Parker Palmer, one of my favorite deep thinkers and writer who focuses on issues in community, leadership, and social change says,
“Leadership for community consists in creating, holding, and guarding a trustworthy space in which human resourcefulness may be evoked.”
Wow. That sounds deep, eh? Well it is and we can learn from this depth of wisdom.
If you’ve been to this website before, you already know that Chicago IPSI is transforming its meetings so that they are based on a community of practice (CoP) model. Why? Because the model we had before was not sustainable, and there was enough desire, vision, and love of the community to launch us forward towards a new model that more aptly meets our professional and connection needs. One where we, indeed, have begun to create a space for human resourcefulness, or room for contribution from each and every Chicago ISPI member to be able to “give and get” in equal parts.
So far, we’re on a steady climb. It’s not been without stumble, but let’s talk about what’s worked thus far.
In the beginning, we reached out to long-time members of Chicago ISPI who had successfully run local community meetings and asked for their key learning. One dictum came clear...
Lesson Learned: Do not do it alone! Avoid taking the majority of responsibility on one or a few people.
I knew if I was going to lead the exploration of uncharted terrain based on research and inspiration alone, I needed to round out my perspective and make sure my thinking was challenged. From the get-go we recruited a “core team” of leader advisors who came from different vantage points. Who knew it would turn out that the three of us had complimentary, yet distinct points of view whose voices could grow to a crescendo faster than Beethoven’s Symphony #9.
Lesson Learned: Lead a community with other leaders. Seek out different points of view and welcome debate. Have the grit to allow healthy discourse and challenge to broaden and strengthen your thinking.
We all knew clearly that we couldn’t build the community with just the three of us. The first time we had to trust, and be willing to let go of the idea, was at last year’s Cracker-barrel. We told ourselves we were going to do an “ask” of the attendees for volunteers to build these community meetings. If the attendees were not interested, we’d leave it there. 18 of you filled out brightly colored cards and offered to be on a team.
Lesson Learned: Check in with the community at critical milestones. Ask for buy-in. Do not move forward without it.
We recruited the majority of the volunteers for our Face-to-Face (F2F) Design team; the challenge was to structure in-person community meetings. So that no Chicago ISPI member had to travel too far, the idea was (and is) to create multiple communities throughout Chicago-land, based on geography. Up to this point, which was around November 2014, our core team had had many discussions on what these meetings would look like. And, at the same time, we were mindful that we did not want to impose our ideas on the new volunteers. In other words, we wanted them to be able to contribute original ideas and contribute to the vision.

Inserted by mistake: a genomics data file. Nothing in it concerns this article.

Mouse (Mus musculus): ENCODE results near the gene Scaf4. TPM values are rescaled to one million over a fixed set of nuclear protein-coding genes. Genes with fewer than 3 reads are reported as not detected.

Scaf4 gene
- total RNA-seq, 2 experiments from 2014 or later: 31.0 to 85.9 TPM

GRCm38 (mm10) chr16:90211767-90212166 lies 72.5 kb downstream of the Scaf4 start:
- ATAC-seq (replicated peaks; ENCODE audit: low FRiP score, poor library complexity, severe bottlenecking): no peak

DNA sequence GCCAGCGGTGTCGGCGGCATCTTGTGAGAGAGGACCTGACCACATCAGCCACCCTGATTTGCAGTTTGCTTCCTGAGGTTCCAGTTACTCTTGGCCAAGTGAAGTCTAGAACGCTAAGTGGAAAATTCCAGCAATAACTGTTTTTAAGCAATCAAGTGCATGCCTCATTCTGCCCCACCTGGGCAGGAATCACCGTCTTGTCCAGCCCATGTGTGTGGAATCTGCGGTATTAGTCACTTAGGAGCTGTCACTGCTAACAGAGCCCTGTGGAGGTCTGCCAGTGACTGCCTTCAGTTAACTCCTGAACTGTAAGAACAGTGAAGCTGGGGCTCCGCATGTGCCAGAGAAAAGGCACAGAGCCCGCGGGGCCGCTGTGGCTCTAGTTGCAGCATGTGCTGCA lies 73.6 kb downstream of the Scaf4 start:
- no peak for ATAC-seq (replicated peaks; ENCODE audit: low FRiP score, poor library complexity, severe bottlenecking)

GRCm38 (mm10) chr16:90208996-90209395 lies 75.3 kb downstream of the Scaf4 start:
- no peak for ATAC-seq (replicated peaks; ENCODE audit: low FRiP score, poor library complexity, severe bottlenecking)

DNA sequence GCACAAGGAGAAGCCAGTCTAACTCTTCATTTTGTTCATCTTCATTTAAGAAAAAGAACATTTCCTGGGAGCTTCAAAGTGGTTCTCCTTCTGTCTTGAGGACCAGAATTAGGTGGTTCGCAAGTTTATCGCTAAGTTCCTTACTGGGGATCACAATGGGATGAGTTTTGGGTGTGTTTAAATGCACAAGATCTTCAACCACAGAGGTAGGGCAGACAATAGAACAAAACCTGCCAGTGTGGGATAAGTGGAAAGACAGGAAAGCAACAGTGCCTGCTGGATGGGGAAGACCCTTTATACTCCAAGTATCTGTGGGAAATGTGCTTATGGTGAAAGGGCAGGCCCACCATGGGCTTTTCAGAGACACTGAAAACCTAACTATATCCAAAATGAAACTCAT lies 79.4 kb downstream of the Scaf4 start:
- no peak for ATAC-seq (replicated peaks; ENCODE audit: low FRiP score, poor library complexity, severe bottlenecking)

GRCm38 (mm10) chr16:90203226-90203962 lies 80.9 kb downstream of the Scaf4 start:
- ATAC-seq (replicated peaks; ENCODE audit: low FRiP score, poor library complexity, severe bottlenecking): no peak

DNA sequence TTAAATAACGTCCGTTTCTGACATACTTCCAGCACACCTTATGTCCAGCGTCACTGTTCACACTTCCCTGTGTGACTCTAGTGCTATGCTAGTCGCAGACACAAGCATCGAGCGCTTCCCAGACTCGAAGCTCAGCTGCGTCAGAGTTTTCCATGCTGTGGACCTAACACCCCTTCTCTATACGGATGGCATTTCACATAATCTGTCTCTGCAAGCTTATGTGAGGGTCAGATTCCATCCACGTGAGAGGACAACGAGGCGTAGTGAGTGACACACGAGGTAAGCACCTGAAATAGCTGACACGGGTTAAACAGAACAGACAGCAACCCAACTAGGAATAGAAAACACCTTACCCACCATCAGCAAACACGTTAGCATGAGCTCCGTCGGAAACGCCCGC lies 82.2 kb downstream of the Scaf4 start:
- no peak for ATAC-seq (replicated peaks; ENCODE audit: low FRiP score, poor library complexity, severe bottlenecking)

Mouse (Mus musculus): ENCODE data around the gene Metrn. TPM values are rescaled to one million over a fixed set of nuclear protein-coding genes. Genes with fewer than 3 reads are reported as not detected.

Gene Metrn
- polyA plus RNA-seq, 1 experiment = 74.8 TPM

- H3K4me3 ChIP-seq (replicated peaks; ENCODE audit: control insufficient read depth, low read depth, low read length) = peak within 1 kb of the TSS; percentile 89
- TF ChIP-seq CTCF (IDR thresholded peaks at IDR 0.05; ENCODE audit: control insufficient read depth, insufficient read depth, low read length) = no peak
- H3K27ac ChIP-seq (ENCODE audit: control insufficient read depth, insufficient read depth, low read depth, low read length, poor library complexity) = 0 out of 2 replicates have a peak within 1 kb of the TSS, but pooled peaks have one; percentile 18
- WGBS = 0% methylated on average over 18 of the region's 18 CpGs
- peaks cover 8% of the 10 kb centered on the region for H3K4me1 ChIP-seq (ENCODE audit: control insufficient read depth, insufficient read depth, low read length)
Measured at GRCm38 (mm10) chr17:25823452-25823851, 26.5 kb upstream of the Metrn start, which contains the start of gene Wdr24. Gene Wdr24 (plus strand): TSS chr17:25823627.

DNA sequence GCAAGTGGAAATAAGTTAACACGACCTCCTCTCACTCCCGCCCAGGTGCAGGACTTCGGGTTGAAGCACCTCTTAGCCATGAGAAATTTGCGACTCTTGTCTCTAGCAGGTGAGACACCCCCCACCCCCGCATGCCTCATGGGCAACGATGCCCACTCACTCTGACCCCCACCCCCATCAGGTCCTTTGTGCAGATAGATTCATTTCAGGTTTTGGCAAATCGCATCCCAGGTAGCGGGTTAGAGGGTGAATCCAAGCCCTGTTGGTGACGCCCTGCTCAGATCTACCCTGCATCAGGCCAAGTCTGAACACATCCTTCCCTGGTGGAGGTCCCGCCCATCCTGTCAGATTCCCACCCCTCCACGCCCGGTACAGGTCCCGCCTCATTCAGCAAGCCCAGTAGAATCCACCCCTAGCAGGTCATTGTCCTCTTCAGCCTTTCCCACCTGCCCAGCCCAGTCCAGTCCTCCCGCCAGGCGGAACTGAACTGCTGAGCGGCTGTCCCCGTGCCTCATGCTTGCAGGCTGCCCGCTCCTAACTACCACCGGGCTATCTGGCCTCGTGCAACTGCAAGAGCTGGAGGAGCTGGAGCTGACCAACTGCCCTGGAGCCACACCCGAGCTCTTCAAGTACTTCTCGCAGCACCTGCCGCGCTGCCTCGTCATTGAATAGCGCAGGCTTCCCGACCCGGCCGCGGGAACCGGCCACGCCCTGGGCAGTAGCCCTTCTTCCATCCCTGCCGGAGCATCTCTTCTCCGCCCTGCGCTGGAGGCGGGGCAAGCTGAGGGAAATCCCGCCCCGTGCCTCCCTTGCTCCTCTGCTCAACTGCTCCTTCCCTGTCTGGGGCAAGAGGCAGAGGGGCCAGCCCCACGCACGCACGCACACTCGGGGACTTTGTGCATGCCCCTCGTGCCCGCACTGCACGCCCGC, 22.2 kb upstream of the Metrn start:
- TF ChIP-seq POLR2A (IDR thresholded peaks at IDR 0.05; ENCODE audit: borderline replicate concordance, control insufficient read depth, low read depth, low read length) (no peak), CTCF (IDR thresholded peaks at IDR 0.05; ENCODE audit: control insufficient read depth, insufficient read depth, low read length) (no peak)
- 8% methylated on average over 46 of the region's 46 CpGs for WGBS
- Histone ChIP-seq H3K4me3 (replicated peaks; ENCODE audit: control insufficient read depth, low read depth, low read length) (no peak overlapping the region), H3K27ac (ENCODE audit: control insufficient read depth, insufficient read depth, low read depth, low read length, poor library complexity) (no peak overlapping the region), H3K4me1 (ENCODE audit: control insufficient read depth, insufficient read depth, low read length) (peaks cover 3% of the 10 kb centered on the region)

This is the stage when things can get potentially tricky... We were building a new kind of widget, without known equipment and with a new team. We had no policy and procedure manual and no standards for hiring. We also did not have a defined task. Our task was conceptual and visionary. What would you do?
Lesson Learned: Trust the person with the clearest idea and use a collaborative process. Take the time to set up collaboration systems. Now!
We developed a track to run on for the group. This track needed to be structured enough to help guide the teams, yet open enough to allow for creative thinking. It ended up looking like general descriptions of work streams--meeting design, content selection process, facilitator support, participant on-boarding, evaluation and logistics--with defined suggested goals, tasks, collaboration points, and examples. For each track, we recruited work stream leaders—right then and there, in that first kick off meeting--and asked them to commit to a weekly status meeting and the duration of the project. And, by the way, this all happened in December of 2014 so that the team was prepared to start work in January of 2015.
Lesson Learned: For emergent collaborative work, teams need a solid structure to get them started. Face to face is a must to build connection and trust. Once the trust is established, a looser structure, deeper collaboration, and controlled experimentation is possible. And, you can get work done in December!
There’s more to this story, but this is a blog...
I will make one last point, though. When you set an intention to build a community, which is something you’ve not done before, with people you’ve mostly just become acquainted, and you want to elicit “resourcefulness” from the contributors, trust is the operative action word.